Parasha Ekev

This week’s parasaha, Ekev, contains the proof-text of for the Birkat Ha-Mazon, that is, the Grace after Meals.  “When you have eaten and been satisfied,” the text says, “you shall bless Adonai, your G-d for the good land which G-d has given you.”  The Torah does not tell us HOW we should bless G-d, however. It doesn’t tell us the words we should say. It was up to the rabbis of the Talmud to develop this blessing.  In doing so, they took the instruction a bit further than the literal commandment that is presented in the Torah.

They took it a bit further in that they did not only bless the LAND.  The Birkat Ha-Mazon they wrote goes beyond that.  It contains four blessings.  The first blessing thanks G-d for providing food for ALL creatures.  In fact, the word for “all” or “every” appears six times in this first blessing, and concludes by thanking G-d for sustaining “all life”.  The second blessing is narrower in scope. It thanks G-d for the Land of Israel and its bounty. It also thanks G-d for redeeming us from Egypt, for establishing a covenant with the People of Israel, and for the Torah. The third blessing is also particular to the Jewish people.  It asks G-d to have mercy on Israel and to restore the symbols of political sovereignty to the land of Israel – Jerusalem, the House of David, and the Temple.  The fourth blessing moves us back to a wider scope, as it describes G-d as the “ruler of the universe” who is a “sovereign who is good to all.”  It concludes by asking G-d to always bestow upon us grace, kindness, and compassion. In some ways, this parallels the blessings we recite morning and evening around the Shema.  These too begin with G-d as Creator of the natural world and move to G-d’s particular relationship with the Jewish people. The themes of Creation, Revelation, and Redemption are found in the Birkat HaMazon, just as they are found in our morning and evening services.  You can see that the rabbis used the occasion of people sitting down for a meal to address themes that go well beyond thanking G-d for food. In fact, the Birkat Ha-Mazon is a brief worship service in itself.   When we recite the Birkat Ha-Mazon we are reminded to be grateful to G-d for all that we have.  We are also reminded that although we have worked hard for the food that is before us, none of it would be there were it not for the goodness and beneficence of G-d, who is the ultimate provider of this food.  We are, as it were, dependent on G-d for our sustenance.  It is far better to be dependent on G-d, however, that to be dependent on our fellow human beings for our food.  The Birkat Hamazon acknowledges the shame that often comes with dependency on others when it says in the third paragraph: Please, O Lord our God, do not make us dependent on the gifts or the loans of other people, but only on your full, open, holy, and generous hand, so that we may not suffer shame or humiliation forever and ever.  The Sephardic tradition adds to this:  “For the gifts that they give are small, and the embarrassment that they cause is great.”  This is a reminder that, above all, when we give to those in need, we must do it with sensitivity to the feelings of those to whom we give.  The story is told in “The Book of the Pious” a 13th century ethical work, of Reuben, an honest man who has fallen on hard times, who asked Shimon to lend him some money. “I won’t lend you the money,” said Shimon, “I give it to you as a gift.” Shimon thought he was being magnanimous. But Reuben was so ashamed and embarrassed that he promised himself he would never ask Shimon for a loan again.  In offering to give Reuben the money instead of loaning it to him, Shimon humiliated him by making him feel like he was no longer an equal, but was part of a lower class, a beggar. The Birkat Ha-Mazon is a prayer that makes us aware of G-d’s presence in our lives and our gratefulness for G-d’s gifts. It also reminds us that it is not enough to give to those less fortunate, we must do it in a way that safeguards the dignity of those who are in need. Shabbat Shalom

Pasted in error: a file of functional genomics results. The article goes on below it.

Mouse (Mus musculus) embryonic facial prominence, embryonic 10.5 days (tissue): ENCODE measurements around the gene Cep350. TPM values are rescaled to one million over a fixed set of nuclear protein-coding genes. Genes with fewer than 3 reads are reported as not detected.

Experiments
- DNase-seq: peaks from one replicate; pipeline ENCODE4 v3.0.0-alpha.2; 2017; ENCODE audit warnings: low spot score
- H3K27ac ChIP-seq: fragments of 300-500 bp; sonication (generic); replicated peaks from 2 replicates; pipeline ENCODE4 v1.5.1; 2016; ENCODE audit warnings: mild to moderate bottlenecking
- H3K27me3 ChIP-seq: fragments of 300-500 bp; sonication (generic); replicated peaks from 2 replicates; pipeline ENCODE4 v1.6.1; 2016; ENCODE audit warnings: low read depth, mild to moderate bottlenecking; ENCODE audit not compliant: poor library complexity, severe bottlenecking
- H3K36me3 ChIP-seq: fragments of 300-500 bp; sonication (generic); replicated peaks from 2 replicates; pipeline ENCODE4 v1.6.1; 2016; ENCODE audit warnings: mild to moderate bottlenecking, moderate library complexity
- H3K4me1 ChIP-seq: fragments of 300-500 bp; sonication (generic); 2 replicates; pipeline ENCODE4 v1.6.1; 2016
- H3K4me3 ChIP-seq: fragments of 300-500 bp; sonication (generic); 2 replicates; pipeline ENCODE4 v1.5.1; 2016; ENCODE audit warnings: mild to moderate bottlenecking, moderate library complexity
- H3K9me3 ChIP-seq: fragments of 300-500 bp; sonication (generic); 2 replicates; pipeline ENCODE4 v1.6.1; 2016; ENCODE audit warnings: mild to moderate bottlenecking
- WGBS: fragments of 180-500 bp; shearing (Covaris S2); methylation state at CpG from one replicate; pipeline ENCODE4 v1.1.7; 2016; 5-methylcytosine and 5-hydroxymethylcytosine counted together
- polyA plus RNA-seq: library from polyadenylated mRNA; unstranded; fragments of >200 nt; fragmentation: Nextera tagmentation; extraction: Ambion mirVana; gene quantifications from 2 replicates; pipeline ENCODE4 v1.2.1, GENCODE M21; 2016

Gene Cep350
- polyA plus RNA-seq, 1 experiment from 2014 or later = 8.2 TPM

Rabbi Marc D. Rudolph
Congregation Beth Shalom
Naperville, Illinois